Savings accounts disappear as Bank of England prepares to cut rates

savings accounts

Best-buy savings accounts are disappearing rapidly ahead of the expected cut to base rate by the Bank of England on Thursday, reports The Guardian.

Data provider Moneyfacts said that in July 13 best buy savings deals were withdrawn from the market and have yet to be replaced.

Popular deals that have disappeared include a three-year bond from Saga, paying interest at 1.8 per cent, and one- and two-year Isas and bonds from Virgin Money. The Post Office also removed its top-paying three-year bond from sale on Friday.

There is widespread anticipation in the City that the Bank of England will make its first cut to base rate since 2009 this Thursday, cutting the cost of borrowing from its current level of 0.5 per cent to a new record low of 0.25 per cent.

Savers will be strongly affected, while mortgage borrowers are likely to benefit.

Rached Springall of said: “Decent savings deals are facing slaughter: repetitive cuts are just not practical for all providers to continue, so the only option left to limit the amount of cash coming in is to withdraw the best deals entirely and not replace them.

“Small providers that would have never envisaged being market-leaders are slowly finding themselves near the top of the market, due to other providers falling out of the best buys. This has resulted in a vicious cycle of rate reductions so that they can move to a more mid-market position, or indeed withdrawing the deal entirely due to countless applicants.”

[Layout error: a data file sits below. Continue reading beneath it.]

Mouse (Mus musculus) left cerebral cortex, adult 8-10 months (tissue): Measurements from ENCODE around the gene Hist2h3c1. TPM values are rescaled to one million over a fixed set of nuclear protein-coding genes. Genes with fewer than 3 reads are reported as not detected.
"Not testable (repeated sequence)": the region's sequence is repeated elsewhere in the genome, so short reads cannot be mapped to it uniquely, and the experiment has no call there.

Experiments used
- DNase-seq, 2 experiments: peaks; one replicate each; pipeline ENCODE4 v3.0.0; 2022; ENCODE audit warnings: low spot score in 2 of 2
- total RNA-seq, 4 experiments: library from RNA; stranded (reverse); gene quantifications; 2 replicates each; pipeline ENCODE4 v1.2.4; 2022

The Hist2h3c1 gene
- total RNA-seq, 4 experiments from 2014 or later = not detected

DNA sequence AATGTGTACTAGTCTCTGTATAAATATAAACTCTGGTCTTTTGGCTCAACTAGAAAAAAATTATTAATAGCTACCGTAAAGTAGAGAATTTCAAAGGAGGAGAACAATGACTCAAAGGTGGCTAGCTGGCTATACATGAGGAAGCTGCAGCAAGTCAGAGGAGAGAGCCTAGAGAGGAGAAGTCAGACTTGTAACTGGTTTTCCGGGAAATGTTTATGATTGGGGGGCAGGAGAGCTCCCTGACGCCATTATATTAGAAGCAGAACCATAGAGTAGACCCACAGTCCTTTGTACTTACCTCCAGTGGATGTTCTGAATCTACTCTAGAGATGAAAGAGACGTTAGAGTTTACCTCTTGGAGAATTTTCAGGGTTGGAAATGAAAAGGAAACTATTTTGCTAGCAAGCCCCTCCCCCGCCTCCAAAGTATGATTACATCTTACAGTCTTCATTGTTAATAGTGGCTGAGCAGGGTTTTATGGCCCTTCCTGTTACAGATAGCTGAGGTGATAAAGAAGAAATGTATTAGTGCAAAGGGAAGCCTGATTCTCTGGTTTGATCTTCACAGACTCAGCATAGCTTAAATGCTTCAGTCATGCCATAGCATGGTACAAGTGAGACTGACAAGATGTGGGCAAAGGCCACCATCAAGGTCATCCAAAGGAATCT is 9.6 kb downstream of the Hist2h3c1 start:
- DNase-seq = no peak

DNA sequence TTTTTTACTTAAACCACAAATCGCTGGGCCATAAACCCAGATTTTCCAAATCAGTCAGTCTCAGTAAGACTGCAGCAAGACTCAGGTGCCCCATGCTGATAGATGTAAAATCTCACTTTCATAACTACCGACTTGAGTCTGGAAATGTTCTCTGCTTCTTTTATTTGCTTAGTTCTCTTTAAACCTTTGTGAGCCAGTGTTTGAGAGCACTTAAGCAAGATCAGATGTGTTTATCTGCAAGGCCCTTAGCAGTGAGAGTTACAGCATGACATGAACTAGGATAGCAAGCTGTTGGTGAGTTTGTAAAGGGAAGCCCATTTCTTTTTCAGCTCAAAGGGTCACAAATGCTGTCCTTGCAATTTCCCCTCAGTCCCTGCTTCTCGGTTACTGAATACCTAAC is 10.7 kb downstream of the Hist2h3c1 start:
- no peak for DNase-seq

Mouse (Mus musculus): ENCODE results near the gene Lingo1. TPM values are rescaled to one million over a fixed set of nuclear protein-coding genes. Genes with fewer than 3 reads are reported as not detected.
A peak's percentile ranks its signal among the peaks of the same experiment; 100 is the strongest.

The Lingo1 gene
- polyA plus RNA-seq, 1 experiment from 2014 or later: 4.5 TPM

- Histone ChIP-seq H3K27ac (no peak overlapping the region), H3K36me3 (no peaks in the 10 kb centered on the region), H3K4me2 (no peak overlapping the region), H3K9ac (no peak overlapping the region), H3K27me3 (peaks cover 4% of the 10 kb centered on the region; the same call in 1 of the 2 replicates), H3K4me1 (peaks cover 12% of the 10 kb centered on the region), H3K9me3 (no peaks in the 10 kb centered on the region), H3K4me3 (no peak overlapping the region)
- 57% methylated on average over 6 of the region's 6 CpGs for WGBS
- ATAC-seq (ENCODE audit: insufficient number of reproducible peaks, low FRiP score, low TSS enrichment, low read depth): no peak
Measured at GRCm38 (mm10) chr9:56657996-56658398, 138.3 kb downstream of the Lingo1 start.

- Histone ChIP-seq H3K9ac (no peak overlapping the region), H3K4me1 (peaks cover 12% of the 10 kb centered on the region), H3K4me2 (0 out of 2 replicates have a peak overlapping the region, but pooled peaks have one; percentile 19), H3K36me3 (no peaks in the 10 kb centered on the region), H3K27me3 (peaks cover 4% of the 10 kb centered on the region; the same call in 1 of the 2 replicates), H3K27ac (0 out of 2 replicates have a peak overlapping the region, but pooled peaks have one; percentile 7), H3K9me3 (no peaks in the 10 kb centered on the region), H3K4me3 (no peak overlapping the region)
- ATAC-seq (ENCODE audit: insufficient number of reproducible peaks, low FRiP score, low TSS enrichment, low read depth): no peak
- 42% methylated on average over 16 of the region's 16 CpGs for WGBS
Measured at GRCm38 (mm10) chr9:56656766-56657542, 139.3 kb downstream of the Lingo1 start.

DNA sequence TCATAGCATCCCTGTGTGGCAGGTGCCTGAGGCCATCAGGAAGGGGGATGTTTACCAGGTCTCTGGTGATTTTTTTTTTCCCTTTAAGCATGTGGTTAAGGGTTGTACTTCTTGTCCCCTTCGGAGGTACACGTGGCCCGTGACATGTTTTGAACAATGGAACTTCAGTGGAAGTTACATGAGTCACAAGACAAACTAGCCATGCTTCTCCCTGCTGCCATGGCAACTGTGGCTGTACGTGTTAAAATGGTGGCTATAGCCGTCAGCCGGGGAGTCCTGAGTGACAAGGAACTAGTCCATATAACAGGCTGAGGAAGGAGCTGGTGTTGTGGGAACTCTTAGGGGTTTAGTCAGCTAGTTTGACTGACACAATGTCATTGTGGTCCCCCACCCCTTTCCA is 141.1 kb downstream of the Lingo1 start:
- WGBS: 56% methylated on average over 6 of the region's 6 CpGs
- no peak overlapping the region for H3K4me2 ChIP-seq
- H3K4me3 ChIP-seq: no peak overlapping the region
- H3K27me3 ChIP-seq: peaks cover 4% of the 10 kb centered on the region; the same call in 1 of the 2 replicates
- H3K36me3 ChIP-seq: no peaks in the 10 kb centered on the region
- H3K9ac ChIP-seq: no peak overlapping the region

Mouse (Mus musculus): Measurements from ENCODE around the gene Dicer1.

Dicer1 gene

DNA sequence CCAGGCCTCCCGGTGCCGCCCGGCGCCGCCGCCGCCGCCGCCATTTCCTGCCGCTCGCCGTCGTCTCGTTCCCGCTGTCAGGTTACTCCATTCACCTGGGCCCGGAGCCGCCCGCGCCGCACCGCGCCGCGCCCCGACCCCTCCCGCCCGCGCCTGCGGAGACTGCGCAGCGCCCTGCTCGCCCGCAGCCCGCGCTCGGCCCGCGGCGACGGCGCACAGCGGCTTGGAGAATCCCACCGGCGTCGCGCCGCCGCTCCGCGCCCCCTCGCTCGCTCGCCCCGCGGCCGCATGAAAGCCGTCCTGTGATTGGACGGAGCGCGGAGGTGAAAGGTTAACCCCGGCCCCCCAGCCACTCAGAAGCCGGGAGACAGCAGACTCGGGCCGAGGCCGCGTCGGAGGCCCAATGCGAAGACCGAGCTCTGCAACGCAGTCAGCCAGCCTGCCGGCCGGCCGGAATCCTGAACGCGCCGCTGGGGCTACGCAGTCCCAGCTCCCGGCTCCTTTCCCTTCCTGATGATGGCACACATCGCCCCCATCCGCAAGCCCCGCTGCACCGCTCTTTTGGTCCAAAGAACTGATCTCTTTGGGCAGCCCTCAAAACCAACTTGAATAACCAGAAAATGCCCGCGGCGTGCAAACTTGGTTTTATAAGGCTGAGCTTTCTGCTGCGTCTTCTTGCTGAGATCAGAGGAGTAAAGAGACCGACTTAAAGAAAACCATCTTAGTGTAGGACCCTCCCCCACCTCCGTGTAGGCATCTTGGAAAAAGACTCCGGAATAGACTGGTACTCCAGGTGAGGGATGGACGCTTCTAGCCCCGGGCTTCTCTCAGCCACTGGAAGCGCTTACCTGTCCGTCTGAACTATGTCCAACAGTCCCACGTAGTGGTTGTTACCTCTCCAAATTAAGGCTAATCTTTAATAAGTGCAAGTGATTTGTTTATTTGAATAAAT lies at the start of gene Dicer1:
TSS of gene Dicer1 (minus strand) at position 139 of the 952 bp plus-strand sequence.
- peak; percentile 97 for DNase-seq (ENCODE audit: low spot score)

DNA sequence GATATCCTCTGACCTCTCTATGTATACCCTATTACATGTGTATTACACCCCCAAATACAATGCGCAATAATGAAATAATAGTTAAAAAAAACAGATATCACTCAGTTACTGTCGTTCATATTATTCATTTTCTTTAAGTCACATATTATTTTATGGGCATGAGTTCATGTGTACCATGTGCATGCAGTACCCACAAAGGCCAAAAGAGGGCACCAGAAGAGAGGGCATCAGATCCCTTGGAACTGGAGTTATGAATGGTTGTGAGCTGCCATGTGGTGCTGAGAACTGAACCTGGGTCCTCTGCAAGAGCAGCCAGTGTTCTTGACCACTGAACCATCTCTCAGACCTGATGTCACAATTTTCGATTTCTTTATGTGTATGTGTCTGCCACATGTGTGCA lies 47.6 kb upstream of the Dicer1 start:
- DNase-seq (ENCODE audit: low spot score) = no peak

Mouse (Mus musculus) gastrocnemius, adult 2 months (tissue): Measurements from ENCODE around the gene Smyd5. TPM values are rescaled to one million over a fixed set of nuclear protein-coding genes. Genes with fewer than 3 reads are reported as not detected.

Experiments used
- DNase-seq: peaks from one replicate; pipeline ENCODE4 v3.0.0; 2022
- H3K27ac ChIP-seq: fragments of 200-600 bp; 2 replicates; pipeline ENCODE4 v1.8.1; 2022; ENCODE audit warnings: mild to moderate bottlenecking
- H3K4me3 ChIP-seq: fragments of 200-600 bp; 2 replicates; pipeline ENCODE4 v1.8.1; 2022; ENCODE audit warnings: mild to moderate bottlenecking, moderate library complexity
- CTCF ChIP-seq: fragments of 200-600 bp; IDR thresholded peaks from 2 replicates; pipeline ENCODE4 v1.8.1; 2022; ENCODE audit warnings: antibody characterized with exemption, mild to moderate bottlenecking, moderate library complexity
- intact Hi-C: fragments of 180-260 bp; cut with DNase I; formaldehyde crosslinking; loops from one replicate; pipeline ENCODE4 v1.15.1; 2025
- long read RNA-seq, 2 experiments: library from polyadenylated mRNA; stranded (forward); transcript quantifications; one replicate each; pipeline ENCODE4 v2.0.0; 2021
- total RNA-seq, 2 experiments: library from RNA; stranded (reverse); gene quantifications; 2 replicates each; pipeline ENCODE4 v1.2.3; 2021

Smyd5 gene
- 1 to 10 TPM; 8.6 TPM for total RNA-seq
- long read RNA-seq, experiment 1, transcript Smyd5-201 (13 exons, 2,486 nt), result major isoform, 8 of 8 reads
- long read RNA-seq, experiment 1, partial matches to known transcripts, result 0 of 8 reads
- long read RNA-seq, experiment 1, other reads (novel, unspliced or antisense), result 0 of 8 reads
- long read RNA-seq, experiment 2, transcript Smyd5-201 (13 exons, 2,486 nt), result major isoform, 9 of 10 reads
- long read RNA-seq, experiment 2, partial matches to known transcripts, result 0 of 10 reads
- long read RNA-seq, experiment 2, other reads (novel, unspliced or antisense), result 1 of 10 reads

Among the small building societies to withdraw best buy deals in recent weeks are the Buckinghamshire, the Beverly and the National Counties.

“Withdrawing the best buys is only going to cause panic among savers struggling to get a decent return, so it is unlikely we’re going to see an end to this mass exit from the best buys anytime soon,” said Springall.

But the flipside to poor savings rates is better deals for borrowers. Moneyfacts said the average interest rate on a two-year fixed rate mortgage has dropped to a new low of 2.48 per cent from 2.68 per cent a year ago.

The MPC held off reducing official borrowing costs in July. However, the committee has dropped heavy hints that it will act this week when fresh forecasts for the economy are published. Mark Carney, the Bank’s governor, warned before the referendum that voting to leave could push Britain into a recession.

The Bank’s forecasts are expected to include an unprecedented downgrade of the prospects for the British economy. In May’s inflation report, it forecast that the economy would grow by 2.3 per cent this year, but economists believe this could now be slashed to less than 1 per cent, which would be the largest downgrade in the Bank’s forecasts between inflation reports since it became independent in 1997.